Hunters give more to the conservation fund than any other group or people.

Hunting also helps species that aren’t hunted because “habitat, research and wildlife law enforcement work” are entirely paid for by hunters and this money “helps countless non-hunted species.” Hunting even is profitable for the government because “hunters help manage growing numbers of predators such as cougars, bears, coyotes, and wolves.” Every year the “government spends millions to control predators and varmints while hunters have proven more than willing to pay for that opportunity.” This is why hunting is more than necessary to conserve wildlife.

Hunting Saves Animals

Just as over-hunting has led to the extinction and degradation of many animal populations such as the Tasmanian tiger, the great auk, and many other animals, regulated sport hunting also has caused a dramatic increase in the populations of many animals. For example, according to the article by the “25 Reasons why Hunting is Conservation” on The Rocky Mountain Elk Foundation’s website, in the United States conservation efforts of hunters, and sportsmen and women around the country have greatly improved the numbers of many animals in the United States.

Graph By Author, Statistics from RMEF

According to the RMEF: Rocky Mountain Elk “In 1907, only 41,000 elk remained in North America. Thanks to the money and hard work invested by hunters to restore and conserve habitat, today there are more than 1 million.” That is a 2339% increase in just 110 years.

In the Petersen’s Hunting article “6 Examples Where Hunting Helped Preserve Wildlife”  by Brad Fitzpatrick, it states that the “decline of the whitetail deer was accompanied by a nationwide call to preserve our wild resources in the face of industrialization.” This led to Theodore Roosevelt helping found the Boone & Crockett Club. Hunters across the nation began to advocate “for the preservation of natural resources”, and that “we would require a balance between consumption and conservation.” The information from Petersen’s hunting complements the information found on the RMEF article. According to the RMEF article “In 1900, only 500,000 whitetails remained. Thanks to conservation work spearheaded by hunters” whitetail deer populations have gone up dramatically over the past century, approximately 6300%. Due to this, there is now more than 32,000,000 whitetail in the United States today.

Pronghorn Deer are one animal that was saved by the efforts of hunters. According to the RMEF article “In 1950, only 12,000 pronghorn remained.”  Thanks to conservation efforts of hunters, pronghorn populations have gone up 9067% and “today there are more than 1.1 million.”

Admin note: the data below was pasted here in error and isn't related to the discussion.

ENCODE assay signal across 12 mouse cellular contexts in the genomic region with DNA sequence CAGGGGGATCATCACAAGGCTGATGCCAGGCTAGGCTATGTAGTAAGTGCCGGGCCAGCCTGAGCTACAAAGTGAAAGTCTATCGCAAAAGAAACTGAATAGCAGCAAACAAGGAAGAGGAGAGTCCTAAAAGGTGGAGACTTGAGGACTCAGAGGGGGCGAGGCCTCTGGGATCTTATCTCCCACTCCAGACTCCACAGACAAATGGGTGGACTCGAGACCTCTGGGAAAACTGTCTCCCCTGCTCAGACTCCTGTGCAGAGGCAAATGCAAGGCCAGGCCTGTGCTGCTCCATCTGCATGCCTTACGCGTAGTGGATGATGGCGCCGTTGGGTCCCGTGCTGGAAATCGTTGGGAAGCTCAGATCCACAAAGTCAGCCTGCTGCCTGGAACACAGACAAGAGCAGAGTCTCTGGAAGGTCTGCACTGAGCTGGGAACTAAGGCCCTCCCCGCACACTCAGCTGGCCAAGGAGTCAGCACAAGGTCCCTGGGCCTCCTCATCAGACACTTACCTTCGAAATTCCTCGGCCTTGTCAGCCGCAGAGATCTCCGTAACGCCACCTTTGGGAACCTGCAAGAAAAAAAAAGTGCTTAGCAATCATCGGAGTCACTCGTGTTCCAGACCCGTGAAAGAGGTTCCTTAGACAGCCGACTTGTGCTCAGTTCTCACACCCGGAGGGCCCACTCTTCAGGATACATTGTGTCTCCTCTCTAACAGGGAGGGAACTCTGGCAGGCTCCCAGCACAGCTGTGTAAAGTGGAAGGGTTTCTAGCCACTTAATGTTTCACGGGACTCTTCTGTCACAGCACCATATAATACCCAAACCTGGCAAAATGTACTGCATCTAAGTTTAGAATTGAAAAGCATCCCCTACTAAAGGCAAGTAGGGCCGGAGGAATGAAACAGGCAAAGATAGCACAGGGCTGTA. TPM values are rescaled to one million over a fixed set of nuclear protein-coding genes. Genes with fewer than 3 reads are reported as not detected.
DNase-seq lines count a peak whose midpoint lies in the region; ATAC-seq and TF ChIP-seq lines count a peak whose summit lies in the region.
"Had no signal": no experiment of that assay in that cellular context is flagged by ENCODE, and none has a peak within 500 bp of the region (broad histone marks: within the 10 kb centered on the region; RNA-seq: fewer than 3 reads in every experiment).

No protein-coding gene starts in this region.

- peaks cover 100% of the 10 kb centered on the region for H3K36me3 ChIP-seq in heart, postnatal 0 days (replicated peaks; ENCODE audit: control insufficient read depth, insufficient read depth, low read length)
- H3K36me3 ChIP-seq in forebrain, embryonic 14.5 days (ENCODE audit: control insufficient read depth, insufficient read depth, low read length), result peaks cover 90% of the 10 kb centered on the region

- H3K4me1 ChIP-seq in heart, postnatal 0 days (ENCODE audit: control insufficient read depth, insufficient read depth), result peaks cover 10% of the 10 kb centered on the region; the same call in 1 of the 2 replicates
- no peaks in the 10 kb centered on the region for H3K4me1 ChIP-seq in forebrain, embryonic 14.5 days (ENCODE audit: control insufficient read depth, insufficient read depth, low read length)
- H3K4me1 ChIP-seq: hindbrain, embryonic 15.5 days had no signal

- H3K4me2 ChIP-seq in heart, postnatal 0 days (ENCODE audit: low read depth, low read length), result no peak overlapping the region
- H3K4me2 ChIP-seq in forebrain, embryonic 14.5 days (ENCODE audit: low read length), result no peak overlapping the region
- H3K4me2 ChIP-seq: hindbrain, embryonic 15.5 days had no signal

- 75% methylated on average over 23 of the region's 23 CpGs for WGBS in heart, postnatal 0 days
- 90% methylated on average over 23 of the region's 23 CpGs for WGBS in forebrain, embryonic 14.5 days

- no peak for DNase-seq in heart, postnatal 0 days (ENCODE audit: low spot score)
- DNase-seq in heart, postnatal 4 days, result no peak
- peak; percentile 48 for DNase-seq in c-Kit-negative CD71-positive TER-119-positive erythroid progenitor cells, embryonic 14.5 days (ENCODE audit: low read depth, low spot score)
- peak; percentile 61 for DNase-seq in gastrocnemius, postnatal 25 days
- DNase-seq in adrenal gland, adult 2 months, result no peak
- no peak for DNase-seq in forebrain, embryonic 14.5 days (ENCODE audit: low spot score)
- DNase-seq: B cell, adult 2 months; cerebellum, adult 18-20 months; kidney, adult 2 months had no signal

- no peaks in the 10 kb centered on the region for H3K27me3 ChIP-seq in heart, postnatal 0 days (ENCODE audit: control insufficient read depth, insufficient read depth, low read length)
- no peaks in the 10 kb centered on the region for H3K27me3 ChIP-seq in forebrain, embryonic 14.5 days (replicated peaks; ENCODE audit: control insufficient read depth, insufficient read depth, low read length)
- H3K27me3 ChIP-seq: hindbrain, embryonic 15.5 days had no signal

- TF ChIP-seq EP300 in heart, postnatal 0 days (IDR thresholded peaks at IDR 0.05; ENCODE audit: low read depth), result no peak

Turkey are yet another example of animals saved by the conservation efforts of sportsmen. On the RMEF article it says that “in 1900, only 100,000 wild turkeys remained” but this number quickly grew 6900% from that time and “today there are over 7 million” in the united states. An organization that played a big role in the population explosion of turkeys in the united states was the NWTF: National Wild Turkey Federation. According to the article on Petersen’s Hunting when the NWTF started in 1973 “there were an estimated one million five hundred thousand turkeys in the United States, and thanks to the conservation efforts and the funds generated today there are more than seven million birds. The NWTF also provides education for young hunters through their Jakes program. Also, the increase in turkey populations has made these birds a valuable game species.” The National Wild Turkey Federation attributes its success in raising the numbers of turkeys in the united states to “Standing behind science-based conservation and hunters’ rights.”

Hunting Makes Sense

It makes sense for conservation organizations like the Rocky Mountain Elk Foundation and The National Wild Turkey Federation to stand behind hunters and support their rights to hunt the animals they are trying to save. This is because, in general, for the government to protect animals and habitat it has profitable. If hunters weren’t allowed to hunt they would no longer want to protect the game animals because the species is no longer any use to the hunters. And if hunters can’t hunt they won’t generate the $38,000,000,000 through their retail spending to get ready to hunt, this will remove the profitable part of protecting the game animals away from the government. So they would also have no real reason to protect the game animals either. After all, who really cares about what happens to a couple of deer and bird game species? Hunters and Sportsmen, that’s who.

The motto of the National Wild Turkey Federation is “Save the habitat. Save the Hunt.” That statement couldn’t run more true to the reason why hunting IS conservation. In order to hunt a species, their populations have to be stable enough to be hunted. So as a result, hunters fight to protect, conserve, and nurture the species and the habitats of the animals they want to hunt, so that the hunt stays alive. This is so hunters may pass on the gift of hunting to future generations and keep the legacy of the game animals alive. This is why hunting is conservation, why sport hunting isn’t cruel and unnecessary and why we care for the animals we hunt, we do it to save them.

Featured image by Pexles CC0